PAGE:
There is also the psychological impact of a user wearing the tape to boost this confidence as he performs and pushes himself to the limit. There is a lot to be said and attributed to the idea of performing at high levels with a security net. While injury can still occur since accidents can happen, the use of the tape can help a person relax and achieve more significant results thanks to the more relaxed state of mind.
The modern colorful athletic tape or k-tape was created in 1970 by Dr. Kenzo Kase, a Japanese chiropractor. Dr. Kase was frustrated by a patient who insisted on training for an upcoming event despite having an injury that could worsen. Medical tape at the time was thick cotton wraps that were applied with the express intention of immobilizing a person's injury and forcing them to rest and recover. This would make further training very difficult and often result in an athlete being sidelined.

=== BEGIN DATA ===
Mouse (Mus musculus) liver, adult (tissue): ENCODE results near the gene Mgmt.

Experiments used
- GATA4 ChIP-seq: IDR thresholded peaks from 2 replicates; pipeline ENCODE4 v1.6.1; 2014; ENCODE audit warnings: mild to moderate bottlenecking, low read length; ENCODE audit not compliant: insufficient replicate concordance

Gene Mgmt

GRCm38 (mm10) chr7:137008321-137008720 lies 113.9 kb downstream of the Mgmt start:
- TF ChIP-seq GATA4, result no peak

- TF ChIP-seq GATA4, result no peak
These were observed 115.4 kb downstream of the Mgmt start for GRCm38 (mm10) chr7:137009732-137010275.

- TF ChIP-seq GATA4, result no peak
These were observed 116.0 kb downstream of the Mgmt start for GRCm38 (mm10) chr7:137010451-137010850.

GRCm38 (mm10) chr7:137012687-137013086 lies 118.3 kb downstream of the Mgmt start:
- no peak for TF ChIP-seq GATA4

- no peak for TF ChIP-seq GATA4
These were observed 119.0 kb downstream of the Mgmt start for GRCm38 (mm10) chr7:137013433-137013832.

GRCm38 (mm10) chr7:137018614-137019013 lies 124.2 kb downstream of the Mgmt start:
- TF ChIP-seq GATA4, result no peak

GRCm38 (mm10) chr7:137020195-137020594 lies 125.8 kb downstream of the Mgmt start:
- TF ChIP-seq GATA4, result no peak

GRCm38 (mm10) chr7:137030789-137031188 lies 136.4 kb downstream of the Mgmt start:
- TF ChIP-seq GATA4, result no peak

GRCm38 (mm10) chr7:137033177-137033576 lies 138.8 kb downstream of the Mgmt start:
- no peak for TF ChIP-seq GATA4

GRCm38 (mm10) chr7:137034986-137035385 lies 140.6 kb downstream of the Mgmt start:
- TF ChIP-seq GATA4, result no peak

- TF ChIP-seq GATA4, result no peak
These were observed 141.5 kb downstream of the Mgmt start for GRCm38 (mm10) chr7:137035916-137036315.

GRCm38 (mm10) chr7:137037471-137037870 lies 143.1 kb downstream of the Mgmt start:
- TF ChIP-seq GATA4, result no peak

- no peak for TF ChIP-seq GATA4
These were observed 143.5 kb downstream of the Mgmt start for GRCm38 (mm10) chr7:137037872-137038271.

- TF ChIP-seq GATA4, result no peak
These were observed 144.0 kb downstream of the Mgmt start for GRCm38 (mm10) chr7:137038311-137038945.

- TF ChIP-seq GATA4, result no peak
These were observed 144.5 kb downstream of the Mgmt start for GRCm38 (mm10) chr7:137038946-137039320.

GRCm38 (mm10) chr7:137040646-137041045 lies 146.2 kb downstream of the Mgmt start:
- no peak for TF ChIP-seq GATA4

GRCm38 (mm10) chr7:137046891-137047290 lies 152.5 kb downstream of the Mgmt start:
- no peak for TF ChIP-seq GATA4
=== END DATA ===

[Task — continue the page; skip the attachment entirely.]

Dr. Kase developed a new tape that would be flexible and elastic enough that it would allow athletes to still train. Dr. Kase's new tape was made up of fine, stretchable material, usually a combination of cotton and nylon. The design was intended to work like human skin. It would behave elastically and allow for the person to engage their full range of motion.
K-tape or Kinesiology sports tape would also include a powerful adhesive that would activate once warmed and could stay on a person despite constant sweat. The tape Medical grade adhesive is so water-resistant that it can stay on a person for up to five days. K-tape would also include an anti-inflammatory drug, DICLOFENAC, intended to help the athlete train by numbing the pain.